“There is never an absolute answer to everything, except of course that you have to do your squats.” – Mark Rippetoe
The one exercise that we all know and love is truly the foundation of any strength and fitness conditioning program. Today there is enough equipment and variations to have you perform a different set of squats every day for a year. Depending on your sport, your goals, and who you get your information from there is a lot of terrific and some questionable advice when it comes to squatting. Today let’s explore 5 ways you can boost your squat and stay strong and healthy in the process.
- Learn how to sit into the squat
Many individuals are familiar with the cue to “sit back” into a squat. This cue is problematic because it causes an anterior pelvic tilt that will cause the athlete to experience a rounding of the low back as they get deeper into a squat, commonly referred to as a butt wink. The goal should be to maintain a neutral spine throughout the entire squat.
Practice sitting into a squat by initiating the movement at the hips, knees, and ankles simultaneously. This allows you to keep an upright torso as you lower your body straight down into the squat. Put a stool, box, or medicine ball at a height close to the bottom depth of your squat. Practice lowering to this height and stay engaged with a neutral spine. Use a video camera or grab a friend to learn at what point in the squat your low back starts to round.
- The truth about “knees out”
The Vagus Knee fault is term used for a lifters knee’s tracking inside the foot, essentially “caving in” during a squat. This is generally due to weakness or an inability to activate the lateral hip rotators and abductors. To correct this fault practice your squat with a mini band wrapped around your knees so you have to actively drive your knees out against the tension of the band. Another correction would be to practice tempo or pause squats that allow your body to develop more muscle memory in these positions.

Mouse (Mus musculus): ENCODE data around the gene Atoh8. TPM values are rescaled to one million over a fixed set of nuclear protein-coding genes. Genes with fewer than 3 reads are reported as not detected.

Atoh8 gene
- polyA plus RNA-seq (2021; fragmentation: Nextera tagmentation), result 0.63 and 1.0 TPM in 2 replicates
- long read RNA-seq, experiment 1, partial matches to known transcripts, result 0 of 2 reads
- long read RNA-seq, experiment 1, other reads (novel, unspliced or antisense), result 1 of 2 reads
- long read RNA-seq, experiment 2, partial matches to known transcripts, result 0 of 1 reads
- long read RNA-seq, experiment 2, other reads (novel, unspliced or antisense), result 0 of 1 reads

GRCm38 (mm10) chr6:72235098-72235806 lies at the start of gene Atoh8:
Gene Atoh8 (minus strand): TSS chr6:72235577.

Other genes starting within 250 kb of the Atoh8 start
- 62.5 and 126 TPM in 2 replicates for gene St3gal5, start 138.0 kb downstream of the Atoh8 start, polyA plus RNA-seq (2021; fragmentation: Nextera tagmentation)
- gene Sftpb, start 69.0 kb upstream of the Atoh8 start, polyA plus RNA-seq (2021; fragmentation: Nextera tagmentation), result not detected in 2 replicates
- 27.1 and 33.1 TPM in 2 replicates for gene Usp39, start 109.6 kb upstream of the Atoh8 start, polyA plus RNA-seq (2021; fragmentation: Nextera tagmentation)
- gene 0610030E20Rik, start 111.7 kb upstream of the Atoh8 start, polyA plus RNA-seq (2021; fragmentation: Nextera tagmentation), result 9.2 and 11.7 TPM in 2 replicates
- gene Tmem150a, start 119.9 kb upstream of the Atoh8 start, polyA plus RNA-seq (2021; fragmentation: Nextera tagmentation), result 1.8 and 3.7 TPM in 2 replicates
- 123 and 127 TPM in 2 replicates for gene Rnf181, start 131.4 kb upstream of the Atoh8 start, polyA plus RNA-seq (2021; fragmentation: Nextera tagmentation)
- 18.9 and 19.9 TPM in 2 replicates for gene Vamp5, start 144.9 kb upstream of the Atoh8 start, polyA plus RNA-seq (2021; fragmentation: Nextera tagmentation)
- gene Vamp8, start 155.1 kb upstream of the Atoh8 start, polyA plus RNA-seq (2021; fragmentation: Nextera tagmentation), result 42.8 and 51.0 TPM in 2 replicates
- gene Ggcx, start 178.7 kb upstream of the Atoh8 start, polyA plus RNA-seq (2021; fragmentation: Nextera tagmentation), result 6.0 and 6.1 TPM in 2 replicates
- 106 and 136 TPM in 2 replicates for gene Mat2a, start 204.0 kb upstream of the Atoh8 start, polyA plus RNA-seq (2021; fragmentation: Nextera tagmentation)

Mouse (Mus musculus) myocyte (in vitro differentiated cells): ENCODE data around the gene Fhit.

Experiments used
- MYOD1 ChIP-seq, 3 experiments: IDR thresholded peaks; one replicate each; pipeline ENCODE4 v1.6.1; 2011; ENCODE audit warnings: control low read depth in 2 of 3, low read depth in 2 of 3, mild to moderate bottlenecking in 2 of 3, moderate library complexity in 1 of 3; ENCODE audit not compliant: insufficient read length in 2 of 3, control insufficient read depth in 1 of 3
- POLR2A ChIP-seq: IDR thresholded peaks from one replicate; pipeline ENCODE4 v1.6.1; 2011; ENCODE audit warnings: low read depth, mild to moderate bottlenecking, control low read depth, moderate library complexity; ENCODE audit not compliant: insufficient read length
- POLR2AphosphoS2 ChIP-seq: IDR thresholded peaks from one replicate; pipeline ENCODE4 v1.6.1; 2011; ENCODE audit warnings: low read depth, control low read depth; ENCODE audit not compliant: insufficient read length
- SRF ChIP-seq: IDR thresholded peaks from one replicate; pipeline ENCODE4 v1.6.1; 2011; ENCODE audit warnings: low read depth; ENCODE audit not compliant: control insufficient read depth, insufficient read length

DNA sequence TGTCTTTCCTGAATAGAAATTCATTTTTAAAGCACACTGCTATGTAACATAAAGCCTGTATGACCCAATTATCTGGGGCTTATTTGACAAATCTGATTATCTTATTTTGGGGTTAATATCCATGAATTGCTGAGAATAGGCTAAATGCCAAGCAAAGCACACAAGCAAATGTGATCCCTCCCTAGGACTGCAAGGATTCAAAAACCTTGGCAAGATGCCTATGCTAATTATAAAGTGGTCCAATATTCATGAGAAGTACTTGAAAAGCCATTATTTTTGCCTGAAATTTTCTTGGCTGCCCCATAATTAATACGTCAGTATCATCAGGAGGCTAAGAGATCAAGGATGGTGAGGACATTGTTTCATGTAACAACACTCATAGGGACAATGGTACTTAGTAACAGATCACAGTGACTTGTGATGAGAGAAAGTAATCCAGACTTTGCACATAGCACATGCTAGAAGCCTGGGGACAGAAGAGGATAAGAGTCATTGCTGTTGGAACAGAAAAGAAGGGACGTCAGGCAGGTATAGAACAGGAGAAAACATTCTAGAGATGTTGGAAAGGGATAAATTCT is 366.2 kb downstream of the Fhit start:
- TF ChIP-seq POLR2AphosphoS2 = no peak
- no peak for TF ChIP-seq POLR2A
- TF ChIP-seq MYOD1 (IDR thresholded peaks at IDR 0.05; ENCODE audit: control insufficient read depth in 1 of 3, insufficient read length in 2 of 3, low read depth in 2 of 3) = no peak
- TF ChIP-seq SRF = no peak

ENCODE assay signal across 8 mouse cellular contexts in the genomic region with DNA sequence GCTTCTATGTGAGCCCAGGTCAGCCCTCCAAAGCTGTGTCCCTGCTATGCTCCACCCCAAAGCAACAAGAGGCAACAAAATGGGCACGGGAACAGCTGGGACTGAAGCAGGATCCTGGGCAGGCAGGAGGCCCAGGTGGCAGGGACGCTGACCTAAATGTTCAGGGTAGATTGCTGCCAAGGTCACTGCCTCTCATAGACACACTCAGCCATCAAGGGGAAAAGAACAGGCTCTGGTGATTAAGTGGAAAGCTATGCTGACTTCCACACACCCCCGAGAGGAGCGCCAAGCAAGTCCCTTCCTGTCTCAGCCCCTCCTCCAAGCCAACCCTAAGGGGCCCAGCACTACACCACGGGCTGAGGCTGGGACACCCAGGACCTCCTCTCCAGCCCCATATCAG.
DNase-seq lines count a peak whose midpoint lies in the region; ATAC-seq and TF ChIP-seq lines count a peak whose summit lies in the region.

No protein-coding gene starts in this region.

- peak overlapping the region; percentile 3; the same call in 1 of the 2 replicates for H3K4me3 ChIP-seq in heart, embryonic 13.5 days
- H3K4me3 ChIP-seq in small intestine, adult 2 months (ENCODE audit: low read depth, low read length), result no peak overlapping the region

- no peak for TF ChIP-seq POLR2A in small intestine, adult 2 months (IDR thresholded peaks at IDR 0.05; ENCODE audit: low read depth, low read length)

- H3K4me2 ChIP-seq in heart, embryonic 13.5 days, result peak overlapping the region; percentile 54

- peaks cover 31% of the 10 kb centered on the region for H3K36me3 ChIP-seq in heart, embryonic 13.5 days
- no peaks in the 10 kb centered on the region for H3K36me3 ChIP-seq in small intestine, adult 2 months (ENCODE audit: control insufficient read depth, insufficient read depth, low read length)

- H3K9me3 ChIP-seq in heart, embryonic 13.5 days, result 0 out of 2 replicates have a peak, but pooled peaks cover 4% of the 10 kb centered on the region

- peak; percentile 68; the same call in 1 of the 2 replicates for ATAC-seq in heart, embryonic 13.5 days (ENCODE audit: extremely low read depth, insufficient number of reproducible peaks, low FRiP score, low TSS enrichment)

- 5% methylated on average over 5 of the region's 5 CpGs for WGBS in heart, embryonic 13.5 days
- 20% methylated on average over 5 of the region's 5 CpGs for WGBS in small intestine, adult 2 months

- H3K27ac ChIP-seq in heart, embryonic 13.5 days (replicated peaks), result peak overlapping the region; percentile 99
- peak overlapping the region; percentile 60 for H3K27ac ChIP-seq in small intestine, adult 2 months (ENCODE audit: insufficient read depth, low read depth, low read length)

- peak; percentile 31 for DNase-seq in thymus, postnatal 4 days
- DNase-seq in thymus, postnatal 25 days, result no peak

Keep in mind that just because you don’t want the knees to cave inside the feet doesn’t mean that you necessarily have to drive the knees far out past your feet either. For most individuals the knee and thigh should stay aligned with the foot throughout the movement. By driving the knees out too far in the bottom of a squat you will increase risk of injury as well.
There is some natural flexion of the knee when you squat, but we don’t want wide variance of the knee during a squat, it should be small. Large movements are a weakness that needs corrected.
- Amplify the signal
Learning how to breathe properly during a squat can provide a tremendous advantage to your strength and stability. Inhale fully into the stomach creating intra-abdominal pressure before initiating any heavy lift. This creates a solid wall of pressure around the internal organs, chest, and of course the spine allowing you to keep proper form under heavy loads where you may lose your position if not properly braced.
The other benefit of creating this pressure is that amplifies the signals from your brain telling your muscles to contract. This might just give you the little extra push you need to stand up that weight.
- Learn how to get under the bar
One of the biggest areas for rapid improvement in the squat come from approaching it as a full body exercise. The legs are the primary drivers of the squat movement, but by activating your your core and upper body properly you will be able to generate significantly more power.
One of the most common reasons for missing a rep in the squat is failing to keep a strong upright torso position. One way to prevent this is to step under the bar like you mean business. As you step under the weight and find the proper position across your traps stand up powerfully under the weight. Pull the bar against your body as if you were trying to wrap it around you like a blanket. This will help you activate your lats, a key factor in staying strong throughout the movement. Finally as you lower into the bottom of your squat squeeze the barbell as if you were trying to crush it in your hands.
- Power through your sticking point
At first thought you might think that the sticking point (the hardest part of the lift, slowest point of acceleration) would be in the very bottom of the squat but that is not actually the case. The sticking point of the movement is generally encountered as you try to stand up the weight but can’t seem to push through. That’s because your body is at a point where the muscles are at their lowest possible capacity to generate force. At the bottom of the squat the muscles are fully stretched and able to generate “elastic” energy. As you start to stand the stretch is released. The sticking point occurs because the muscles are not at an optimal stretch that generates passive energy but they have not fully returned to a position where they are able to generate enough active tension to overcome the load.
If you find yourself hitting a sticking point in your squats you can train your muscles to become stronger at this particular range of motion. Practice pause squats where you hold in this challenging position for a few seconds. If you still find yourself struggling with the sticking point focus on generating more speed out of the bottom of your squat. Often times this momentum can carry you through the sticking. Make sure the bar keeps moving.